Do Wellbeing Initiatives Make Employees Feel Worse?

According to the CIPD, employee wellbeing continues to rise up the corporate agenda. In its report, “Health and Wellbeing 2021”, 75% of respondents said they believed that their senior leaders had employee wellbeing on their agenda. This was up from 61% the previous year.

Focusing On Wellbeing Can Make Things Worse

However, it seems that putting staff through wellbeing training only worsens stress levels, according to the University of Cambridge.

Digital apps and mindfulness classes appear to just add more pressure onto the staff. This is because it gives them something else to think about on top of other mounting responsibilities. Stress management classes, in particular, were found to lead to more stress.

The findings come from an analysis of evidence from Britain’s Healthiest Workplace (26,471 employees working for 128 UK employers). They compared the levels of wellbeing of participants in various wellbeing initiatives with those who had not.

The only staff who benefited were those who took part in volunteering or charity work.

Too convenient?

One of the researchers, William Fleming highlights that: “These types of interventions appear to be a convenient option for employers concerned with mental health, including the government, which as an employer implements various wellbeing programmes throughout the civil service and NHS.

“Merely offering short-term programmes or classes is not satisfactory for solving long-standing problems of worker wellbeing.”

Instead, employers need to be thinking more in terms of the working conditions and the role of management. This means the responsibility at the top, not just the workforce.

Fleming adds that it should not be the role of employees to persistently address their own mental health. It is that of management to comprehensively consider and address the structures of work that cause harm through stress, trauma and uncertainty.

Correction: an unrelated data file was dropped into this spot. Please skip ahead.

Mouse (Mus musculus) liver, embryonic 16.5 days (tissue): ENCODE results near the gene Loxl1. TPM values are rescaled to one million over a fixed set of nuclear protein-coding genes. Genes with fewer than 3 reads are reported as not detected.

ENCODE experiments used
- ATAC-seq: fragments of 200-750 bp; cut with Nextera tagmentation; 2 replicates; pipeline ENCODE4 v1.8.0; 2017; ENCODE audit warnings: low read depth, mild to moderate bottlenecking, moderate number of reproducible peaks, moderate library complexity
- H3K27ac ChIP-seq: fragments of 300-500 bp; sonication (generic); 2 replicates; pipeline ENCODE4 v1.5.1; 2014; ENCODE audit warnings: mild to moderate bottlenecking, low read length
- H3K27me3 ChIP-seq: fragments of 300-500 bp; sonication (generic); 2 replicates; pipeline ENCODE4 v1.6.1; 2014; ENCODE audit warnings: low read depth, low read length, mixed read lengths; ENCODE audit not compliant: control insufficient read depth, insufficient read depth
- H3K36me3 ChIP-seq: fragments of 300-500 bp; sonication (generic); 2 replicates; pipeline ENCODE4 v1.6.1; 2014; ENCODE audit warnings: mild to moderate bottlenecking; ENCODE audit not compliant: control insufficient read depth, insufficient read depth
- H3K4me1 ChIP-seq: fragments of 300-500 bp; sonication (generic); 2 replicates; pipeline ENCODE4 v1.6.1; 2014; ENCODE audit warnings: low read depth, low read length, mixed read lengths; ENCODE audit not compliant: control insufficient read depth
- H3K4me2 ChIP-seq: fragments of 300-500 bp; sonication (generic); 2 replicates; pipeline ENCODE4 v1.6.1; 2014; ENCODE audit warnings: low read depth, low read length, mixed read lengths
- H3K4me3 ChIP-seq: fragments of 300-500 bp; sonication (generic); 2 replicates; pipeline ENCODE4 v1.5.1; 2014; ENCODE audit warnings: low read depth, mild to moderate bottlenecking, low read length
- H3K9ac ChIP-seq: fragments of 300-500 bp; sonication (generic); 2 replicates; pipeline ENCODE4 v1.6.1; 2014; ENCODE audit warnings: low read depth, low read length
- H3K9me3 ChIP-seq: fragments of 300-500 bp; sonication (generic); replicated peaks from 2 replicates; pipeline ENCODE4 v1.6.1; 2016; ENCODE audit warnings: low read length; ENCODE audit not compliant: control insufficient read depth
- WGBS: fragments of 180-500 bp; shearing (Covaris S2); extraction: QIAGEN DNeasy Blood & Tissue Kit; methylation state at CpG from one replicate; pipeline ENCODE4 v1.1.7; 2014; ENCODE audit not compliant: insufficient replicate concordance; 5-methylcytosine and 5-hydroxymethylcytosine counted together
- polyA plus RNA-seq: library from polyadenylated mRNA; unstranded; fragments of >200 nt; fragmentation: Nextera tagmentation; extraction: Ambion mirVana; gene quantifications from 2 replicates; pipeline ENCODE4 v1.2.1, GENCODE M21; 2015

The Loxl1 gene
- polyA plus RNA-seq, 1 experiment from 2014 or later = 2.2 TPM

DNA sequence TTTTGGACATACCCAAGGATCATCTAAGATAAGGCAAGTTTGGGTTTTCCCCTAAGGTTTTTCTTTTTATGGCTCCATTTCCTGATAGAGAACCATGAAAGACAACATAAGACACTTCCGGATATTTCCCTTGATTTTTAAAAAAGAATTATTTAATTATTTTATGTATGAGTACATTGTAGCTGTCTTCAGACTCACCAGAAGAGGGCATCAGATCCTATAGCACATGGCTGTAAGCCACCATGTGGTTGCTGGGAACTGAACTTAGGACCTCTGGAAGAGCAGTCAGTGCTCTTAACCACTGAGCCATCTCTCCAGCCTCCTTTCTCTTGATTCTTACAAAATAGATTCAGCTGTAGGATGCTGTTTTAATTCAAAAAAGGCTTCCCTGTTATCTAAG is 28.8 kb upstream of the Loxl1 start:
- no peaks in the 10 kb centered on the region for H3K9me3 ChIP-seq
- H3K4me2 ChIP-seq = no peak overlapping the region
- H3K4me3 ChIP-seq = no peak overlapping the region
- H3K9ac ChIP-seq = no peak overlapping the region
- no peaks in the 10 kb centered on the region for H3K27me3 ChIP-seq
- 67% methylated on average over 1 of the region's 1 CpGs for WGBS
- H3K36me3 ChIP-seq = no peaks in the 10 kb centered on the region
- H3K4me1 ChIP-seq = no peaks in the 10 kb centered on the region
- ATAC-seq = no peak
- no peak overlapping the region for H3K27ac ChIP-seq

A tick box list saying "employee wellbeing" with three faces next to the boxes.
Focusing on performance could hurt employee wellbeing.

Improving Wellbeing Isn’t A Short-Term Fix

This can be the problem with one-off classes or digital tools. They focus attention on problems, make people self-conscious and focus on themselves and their state of mind. This will sometimes mean more problems, not less.

EAPA UK knows from our many years of experience that employees are looking for an outlet for their built-up pressures. An independent source of support. They don’t want more attention on their performance and the need to somehow “perfect” themselves.

That means providing them with access to professional support and a route to solutions. Short-term fixes are not the right way to go.

About the author

Join our growing network of employers
Receive Make A Difference News straight to your inbox

Eugene Farrell, Chair, EAPA UK, is a well-known and highly respected expert in Employee Assistance services and mental health at work management.

He has over 30 years’ experience in the UK healthcare arena and is a member of the British Psychological Society. He’s worked in a variety of roles in both the NHS and private sectors and for the past 20 years, has specialised in the development and provision of mental health, counselling and wellbeing support services in the corporate environment, including the development of integrated healthcare, psychological treatment pathways, absence management, workplace counselling, EAP, crisis and trauma support, wellbeing and occupational health services.

Eugene works closely with mental health providers, charities and the government and has a very keen interest in the use of technology in mental health and its future development.


Sign up to receive Make A Difference's fortnightly round up of features, news, reports, case studies, practical tools and more for employers who want to make a difference to work culture, mental health and wellbeing.